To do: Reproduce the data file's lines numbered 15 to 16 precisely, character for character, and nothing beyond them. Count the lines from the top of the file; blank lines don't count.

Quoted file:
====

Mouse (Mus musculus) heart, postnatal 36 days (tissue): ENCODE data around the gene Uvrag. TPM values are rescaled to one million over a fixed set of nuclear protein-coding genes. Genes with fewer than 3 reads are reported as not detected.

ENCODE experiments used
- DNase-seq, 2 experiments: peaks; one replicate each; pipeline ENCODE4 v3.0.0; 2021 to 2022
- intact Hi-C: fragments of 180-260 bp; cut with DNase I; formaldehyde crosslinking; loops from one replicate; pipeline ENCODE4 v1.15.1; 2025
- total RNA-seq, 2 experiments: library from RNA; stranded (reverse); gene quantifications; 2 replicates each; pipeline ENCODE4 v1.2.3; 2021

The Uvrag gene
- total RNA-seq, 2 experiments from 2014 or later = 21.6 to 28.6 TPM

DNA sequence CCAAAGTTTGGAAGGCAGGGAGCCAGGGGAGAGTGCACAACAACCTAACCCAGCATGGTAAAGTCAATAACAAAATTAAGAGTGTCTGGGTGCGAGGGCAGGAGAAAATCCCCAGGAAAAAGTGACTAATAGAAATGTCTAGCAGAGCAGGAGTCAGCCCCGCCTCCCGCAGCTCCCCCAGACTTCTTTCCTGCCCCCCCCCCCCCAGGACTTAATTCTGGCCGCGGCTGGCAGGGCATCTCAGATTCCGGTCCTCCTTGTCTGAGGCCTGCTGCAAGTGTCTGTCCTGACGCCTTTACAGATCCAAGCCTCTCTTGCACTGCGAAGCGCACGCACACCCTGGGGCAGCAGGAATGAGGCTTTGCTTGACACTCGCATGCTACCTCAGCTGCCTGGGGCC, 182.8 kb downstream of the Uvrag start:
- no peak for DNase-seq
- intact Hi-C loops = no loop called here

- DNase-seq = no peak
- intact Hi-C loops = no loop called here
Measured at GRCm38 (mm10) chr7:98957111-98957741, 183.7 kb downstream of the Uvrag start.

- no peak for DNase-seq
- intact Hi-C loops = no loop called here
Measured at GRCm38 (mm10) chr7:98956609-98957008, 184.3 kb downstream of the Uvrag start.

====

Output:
- intact Hi-C loops = no loop called here
Measured at GRCm38 (mm10) chr7:98956609-98957008, 184.3 kb downstream of the Uvrag start.